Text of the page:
There’s nothing like lovingly taking photos of a cake on your camera and then sticking the camera’s SD card into your pocket and then losing it somewhere in the street to hinder the blog post writing process; luckily for me should anyone find it there is only cake photos on there and nothing incriminating (all my photos of me holding up signs saying “I just robbed this bank!” while pointing to a bank are on another SD card, phew!) but it was one hell of a pain to try and take photos of the cake again when I’d since demolished so much of it directly into my mouth. I managed to take a few hasty photos of what was left of it and found a couple of grainy-like-sugar snaps on my phone, but yeah, consider yourself warned that these photos aren’t my best work, and my best work is in fact dissolving in a puddle somewhere between Newtown and Wellington central.
The recipe was written in that type of handwriting that was probably considered terribly neat and full of propriety sixty years ago, and is entirely unintelligible nowadays, not to mention all in imperial measurements – a pound of this and a pound of that – and finally, as was the style of the time, it trails off mysteriously halfway through and doesn’t give you any detail about how to mix it, what temperature and how long to bake it for, or indeed what sort of tin to put it in. There was so much that you just had to know back then! In the spirit of trying to just know stuff, I made some presumptions and biffed it into a ring cake tin and baked it for an hour at 180 C, or what Aunt Daisy might’ve cryptically referred to as “a good oven”.
And it turned out splendidly! The mixture contains a resolutely old-timey mixture of prunes, grated carrot, grated apple, and sultanas, as if it’s trying to be five different cakes at once, but you get a kind of moist fruitiness that’s very comforting, the sort of cake you want to have with a large pot of tea while the rain dashes at the windows (a very easy scenario to come by in Wellington these days as we approach the middle of a neverending winter.) Honestly, when (when! Not if!) I make this again I’ll increase the apple and carrot quantity to two, and dice the prunes a lot finer – the former sort of dissolved into the cake while the latter were all like “here I am! Prune! In your face!” I’d also use brown sugar instead of white, just to hold all that fruit together with a slightly more darker caramelliness. But honestly, this cake was wonderful, especially when I spread it with a thick cream cheese icing.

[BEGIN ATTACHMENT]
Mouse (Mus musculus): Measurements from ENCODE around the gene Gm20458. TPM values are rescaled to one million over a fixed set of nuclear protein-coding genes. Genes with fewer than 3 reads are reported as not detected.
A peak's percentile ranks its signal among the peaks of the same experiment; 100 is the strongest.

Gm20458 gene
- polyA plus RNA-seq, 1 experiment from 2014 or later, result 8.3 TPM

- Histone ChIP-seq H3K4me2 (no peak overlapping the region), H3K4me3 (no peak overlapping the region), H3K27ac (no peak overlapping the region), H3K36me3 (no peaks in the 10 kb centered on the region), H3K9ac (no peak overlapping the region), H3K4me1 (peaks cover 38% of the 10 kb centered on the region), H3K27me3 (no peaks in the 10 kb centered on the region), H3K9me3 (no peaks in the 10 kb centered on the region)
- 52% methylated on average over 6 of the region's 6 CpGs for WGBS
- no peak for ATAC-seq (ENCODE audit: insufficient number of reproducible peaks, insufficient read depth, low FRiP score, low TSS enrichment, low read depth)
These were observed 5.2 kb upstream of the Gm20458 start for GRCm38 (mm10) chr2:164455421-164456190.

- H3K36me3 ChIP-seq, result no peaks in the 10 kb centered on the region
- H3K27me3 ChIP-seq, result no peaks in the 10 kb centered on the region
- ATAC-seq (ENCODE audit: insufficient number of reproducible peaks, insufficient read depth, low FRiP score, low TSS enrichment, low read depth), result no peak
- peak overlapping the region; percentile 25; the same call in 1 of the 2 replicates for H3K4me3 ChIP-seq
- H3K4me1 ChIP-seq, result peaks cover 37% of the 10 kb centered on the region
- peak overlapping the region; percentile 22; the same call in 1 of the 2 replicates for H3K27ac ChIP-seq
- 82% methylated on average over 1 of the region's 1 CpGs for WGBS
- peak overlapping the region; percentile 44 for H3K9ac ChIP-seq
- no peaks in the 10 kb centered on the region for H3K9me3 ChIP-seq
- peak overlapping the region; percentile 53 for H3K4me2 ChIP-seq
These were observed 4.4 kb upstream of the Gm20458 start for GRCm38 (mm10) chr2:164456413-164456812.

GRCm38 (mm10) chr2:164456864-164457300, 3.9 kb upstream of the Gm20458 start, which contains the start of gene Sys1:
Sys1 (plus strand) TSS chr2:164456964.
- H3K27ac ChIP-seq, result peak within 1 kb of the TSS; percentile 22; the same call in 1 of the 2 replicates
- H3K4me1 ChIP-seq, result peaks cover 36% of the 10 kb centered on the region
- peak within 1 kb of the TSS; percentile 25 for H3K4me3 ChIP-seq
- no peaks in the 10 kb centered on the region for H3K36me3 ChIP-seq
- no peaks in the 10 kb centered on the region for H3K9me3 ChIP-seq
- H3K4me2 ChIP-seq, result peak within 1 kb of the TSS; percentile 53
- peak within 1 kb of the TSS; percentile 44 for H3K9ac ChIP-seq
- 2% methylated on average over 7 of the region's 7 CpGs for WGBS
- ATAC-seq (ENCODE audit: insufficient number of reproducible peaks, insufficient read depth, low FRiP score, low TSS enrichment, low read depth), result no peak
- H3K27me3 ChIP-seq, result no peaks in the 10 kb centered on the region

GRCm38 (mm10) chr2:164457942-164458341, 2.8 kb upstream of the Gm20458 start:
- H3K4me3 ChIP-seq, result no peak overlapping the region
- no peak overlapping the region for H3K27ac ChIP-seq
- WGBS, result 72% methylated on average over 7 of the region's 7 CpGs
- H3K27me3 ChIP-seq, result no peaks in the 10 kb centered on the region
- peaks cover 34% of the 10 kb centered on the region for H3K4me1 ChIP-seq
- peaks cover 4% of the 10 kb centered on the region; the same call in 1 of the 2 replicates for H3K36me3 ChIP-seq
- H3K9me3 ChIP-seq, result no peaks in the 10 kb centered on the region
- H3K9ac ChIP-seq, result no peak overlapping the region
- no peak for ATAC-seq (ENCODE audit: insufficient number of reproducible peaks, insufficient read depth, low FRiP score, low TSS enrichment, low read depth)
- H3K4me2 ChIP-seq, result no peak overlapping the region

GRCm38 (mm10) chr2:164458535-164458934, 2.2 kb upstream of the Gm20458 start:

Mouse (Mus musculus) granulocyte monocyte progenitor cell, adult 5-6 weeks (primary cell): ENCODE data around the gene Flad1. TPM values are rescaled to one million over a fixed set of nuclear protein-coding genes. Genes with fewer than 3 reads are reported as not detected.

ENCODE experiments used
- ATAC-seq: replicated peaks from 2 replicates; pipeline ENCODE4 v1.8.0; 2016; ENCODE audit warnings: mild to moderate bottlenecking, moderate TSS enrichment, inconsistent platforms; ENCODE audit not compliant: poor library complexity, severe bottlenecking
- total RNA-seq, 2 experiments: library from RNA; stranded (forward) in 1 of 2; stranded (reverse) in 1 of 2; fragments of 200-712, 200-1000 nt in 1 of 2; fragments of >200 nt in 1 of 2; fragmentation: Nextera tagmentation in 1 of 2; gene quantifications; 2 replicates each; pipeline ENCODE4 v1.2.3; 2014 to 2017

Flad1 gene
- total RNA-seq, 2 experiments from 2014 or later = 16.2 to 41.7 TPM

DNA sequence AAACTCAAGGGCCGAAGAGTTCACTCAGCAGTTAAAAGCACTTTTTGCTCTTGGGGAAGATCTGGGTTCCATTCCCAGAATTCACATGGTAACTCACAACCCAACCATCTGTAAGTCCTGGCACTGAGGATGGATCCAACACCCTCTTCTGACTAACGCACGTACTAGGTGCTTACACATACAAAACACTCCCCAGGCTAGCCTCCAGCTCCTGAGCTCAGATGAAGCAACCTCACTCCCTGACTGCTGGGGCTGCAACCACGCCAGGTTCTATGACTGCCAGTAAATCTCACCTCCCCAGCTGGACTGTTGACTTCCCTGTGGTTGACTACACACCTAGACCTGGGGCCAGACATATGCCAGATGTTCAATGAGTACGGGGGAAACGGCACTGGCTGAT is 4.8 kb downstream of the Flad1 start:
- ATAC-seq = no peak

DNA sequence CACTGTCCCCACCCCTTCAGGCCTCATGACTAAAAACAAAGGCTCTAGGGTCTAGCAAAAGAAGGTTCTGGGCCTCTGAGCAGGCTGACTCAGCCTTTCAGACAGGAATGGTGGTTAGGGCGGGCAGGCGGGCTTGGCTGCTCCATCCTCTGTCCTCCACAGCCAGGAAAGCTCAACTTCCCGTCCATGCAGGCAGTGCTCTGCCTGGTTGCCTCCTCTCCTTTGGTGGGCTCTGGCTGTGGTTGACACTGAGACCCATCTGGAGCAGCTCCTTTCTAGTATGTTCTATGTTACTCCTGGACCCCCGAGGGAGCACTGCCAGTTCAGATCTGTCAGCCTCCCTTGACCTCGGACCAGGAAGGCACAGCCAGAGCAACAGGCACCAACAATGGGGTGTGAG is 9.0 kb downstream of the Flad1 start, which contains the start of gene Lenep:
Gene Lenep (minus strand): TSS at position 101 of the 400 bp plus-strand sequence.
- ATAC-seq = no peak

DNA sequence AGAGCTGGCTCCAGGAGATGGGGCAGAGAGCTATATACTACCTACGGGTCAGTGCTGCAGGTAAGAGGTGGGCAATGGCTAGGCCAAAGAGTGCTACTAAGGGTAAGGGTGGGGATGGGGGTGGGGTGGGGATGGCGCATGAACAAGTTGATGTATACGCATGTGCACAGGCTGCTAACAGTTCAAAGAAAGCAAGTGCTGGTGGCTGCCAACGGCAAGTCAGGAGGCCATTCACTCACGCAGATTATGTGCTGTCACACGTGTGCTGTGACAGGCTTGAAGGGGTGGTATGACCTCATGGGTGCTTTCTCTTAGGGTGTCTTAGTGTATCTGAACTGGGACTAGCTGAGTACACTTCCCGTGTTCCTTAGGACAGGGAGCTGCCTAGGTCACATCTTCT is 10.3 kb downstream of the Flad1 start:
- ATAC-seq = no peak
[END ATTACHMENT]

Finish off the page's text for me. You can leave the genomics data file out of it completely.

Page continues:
bobby dazzler cake
adapted from a handwritten recipe from my great-grandmother
250g soft butter
one and a half cups sugar
one cup milk
one cup sultanas
one cup prunes, roughly chopped
one large carrot, grated
one large green apple, grated
three cups plain flour
one teaspoon baking soda
Set your oven to 180C/350F and generously butter and flour a ring/tube cake tin. I say generously because ring tins always make me a bit nervous, since there’s so much surface area for cake to stick to.
Beat the butter, sugar, and eggs together till soft, light and fluffy. Meanwhile, heat the milk till just below a simmer – hot and starting to wobble but not bubbling – and carefully stir it into the butter. I added a little at first, and whisked that in, then a little more and a little more and then finally tipped the lot in – this makes it easier to mix it all together.
Stir in everything else, and spatula it into the cake tin. Bake for around an hour, or until firm and brown on top. Allow to sit for about ten minutes before running a knife carefully around the cake and its inner ring, and tipping it onto a plate. Ice with a mixture of around 250g room temperature cream cheese mixed with around half a cup of icing sugar.
Keeping it familial, and while you’re here I may as well tell you, the grey rose-patterned plate that I photographed the cake on used to belong to a family friend’s great-aunt (if I remember correctly) and it was given to me as a birthday present years ago. The blue gold-edged plate belonged to my late grandmother on my dad’s side. I love new things and new cookbooks but there’s something quietly lovely about looking at a cookbook and seeing someone’s handwriting on it, someone who only knew you when you were a baby, and thinking about them at your own age; or how a plate that would’ve had a thousand different cakes on it throughout the years is still getting to have cake on it; or just, I don’t know, knowing that these bits and pieces aren’t stuck in a cupboard somewhere but are still getting used and loved. It’s nice!